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Station Crew Keeps Cool and Prepares for Shuttle Arrival

Published by Klaus Schmidt on Tue Jul 7, 2009 8:13 pm
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(NASA) – The Expedition 20 crew focused Tuesday on preparing items for return to Earth aboard space shuttle Endeavour later this month and servicing the International Space Station’s thermal systems.

Flight Engineer Bob Thirsk packed up additional items for the return to Earth on Endeavour at the conclusion of the STS-127 mission. The shuttle is slated to launch Saturday from Kennedy Space Center, Fla., to deliver the final elements of the Japan Aerospace Exploration Agency’s Kibo laboratory and bring Flight Engineer Koichi Wakata home. STS-127 Mission Specialist Timothy Kopra will remain aboard the station to replace Wakata.

Flight Engineer Koichi Wakata works with the Fluid Control Pump Assembly, which is a part of the Internal Thermal Control System in the Destiny laboratory on the International Space Station. Credit: NASA

Flight Engineer Koichi Wakata works with the Fluid Control Pump Assembly, which is a part of the Internal Thermal Control System in the Destiny laboratory on the International Space Station. Credit: NASA

Flight Engineer Mike Barratt worked through the second of four days of planned activities to adjust the manual flow control valves for the internal thermal control systems in the U.S. segment of the station. In a related task, Wakata began a two-day effort to finish refilling coolant in the thermal control systems of both Kibo and the Columbus lab.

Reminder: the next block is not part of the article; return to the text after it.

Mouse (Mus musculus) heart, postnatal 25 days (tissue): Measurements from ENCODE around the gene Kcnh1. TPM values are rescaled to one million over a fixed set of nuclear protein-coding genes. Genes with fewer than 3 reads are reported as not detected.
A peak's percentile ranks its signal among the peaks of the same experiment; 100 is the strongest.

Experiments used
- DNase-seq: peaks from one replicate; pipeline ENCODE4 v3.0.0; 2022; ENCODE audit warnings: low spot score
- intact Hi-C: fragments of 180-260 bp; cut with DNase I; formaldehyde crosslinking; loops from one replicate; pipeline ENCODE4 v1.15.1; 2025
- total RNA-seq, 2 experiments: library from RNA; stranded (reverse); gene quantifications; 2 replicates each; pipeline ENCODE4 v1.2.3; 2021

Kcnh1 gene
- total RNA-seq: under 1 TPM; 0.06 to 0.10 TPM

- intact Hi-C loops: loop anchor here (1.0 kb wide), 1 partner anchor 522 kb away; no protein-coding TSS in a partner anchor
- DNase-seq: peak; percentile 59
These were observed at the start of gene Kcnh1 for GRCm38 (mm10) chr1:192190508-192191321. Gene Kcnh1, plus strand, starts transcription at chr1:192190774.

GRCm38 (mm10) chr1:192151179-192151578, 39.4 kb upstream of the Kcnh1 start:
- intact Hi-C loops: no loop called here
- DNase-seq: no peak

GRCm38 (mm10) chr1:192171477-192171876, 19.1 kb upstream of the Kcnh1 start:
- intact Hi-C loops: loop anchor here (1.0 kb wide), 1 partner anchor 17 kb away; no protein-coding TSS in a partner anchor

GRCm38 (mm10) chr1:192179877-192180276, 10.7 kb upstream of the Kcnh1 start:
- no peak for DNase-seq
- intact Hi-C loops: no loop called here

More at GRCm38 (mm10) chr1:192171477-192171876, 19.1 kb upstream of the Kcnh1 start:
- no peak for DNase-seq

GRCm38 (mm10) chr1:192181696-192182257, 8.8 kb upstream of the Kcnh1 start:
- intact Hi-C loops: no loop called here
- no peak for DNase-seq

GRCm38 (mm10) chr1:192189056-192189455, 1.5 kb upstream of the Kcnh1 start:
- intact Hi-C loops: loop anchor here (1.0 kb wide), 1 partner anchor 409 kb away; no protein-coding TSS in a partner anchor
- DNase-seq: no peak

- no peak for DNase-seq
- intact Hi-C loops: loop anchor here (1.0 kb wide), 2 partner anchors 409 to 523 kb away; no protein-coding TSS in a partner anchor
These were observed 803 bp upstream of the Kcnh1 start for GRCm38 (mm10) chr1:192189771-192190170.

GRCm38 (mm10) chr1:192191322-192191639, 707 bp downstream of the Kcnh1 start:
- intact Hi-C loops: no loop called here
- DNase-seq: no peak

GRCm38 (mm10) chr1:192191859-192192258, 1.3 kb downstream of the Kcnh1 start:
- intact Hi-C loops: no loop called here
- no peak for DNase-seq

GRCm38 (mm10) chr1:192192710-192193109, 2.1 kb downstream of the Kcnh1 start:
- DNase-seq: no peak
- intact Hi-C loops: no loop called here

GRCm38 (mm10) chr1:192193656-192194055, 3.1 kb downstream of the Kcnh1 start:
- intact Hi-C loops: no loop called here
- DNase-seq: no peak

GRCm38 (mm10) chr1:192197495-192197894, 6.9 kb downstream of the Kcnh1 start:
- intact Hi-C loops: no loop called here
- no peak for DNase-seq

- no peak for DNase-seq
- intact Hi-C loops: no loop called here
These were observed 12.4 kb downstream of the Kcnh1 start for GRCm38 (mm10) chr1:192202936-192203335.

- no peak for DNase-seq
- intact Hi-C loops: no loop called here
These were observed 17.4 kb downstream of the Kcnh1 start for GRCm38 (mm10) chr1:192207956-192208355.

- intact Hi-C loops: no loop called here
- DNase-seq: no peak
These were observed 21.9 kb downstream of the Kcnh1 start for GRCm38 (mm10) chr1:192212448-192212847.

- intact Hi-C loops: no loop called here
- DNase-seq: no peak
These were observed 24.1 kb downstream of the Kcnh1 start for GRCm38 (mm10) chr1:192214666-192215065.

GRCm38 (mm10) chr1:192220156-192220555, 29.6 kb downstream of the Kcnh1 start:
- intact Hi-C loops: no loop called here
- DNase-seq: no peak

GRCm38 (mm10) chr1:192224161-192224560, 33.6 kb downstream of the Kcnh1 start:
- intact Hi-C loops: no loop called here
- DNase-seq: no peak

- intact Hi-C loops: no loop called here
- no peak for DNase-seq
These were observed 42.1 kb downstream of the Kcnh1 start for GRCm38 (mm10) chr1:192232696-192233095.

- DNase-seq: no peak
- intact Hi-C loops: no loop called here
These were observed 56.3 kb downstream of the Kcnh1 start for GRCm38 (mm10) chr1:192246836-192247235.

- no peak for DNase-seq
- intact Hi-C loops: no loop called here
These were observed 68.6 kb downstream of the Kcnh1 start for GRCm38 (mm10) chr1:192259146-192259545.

Meanwhile, Flight Engineer Frank De Winne took a break from his station maintenance activities to talk with European Space Agency officials gathered in Bremen, Germany. De Winne answered questions about life in orbit and discussed the “Johannes Kepler” Automated Transfer Vehicle, an unpiloted cargo craft that will be launched to the station next year as the second in a succession of European resupply vehicles.

Commander Gennady Padalka assisted Flight Engineer Roman Romanenko with a Russian biomedical experiment designed to test the response of cosmonauts to the effects of stress factors in flight. Later, Padalka and Romanenko fielded questions from students of the International Youth Science School visiting the Russian Mission Control Center. The students are participating in a Russian Federal Space Agency-sponsored program to study various aspects of cosmonautics.

The Expedition 20 crew also had time set aside for Earth observation and photography. Targets for Tuesday focused on attempts to acquire images of polar mesospheric clouds, also known as noctilucent clouds. Particularly striking ground observations of these phenomena have been reported over Scandinavia for the past several weeks.

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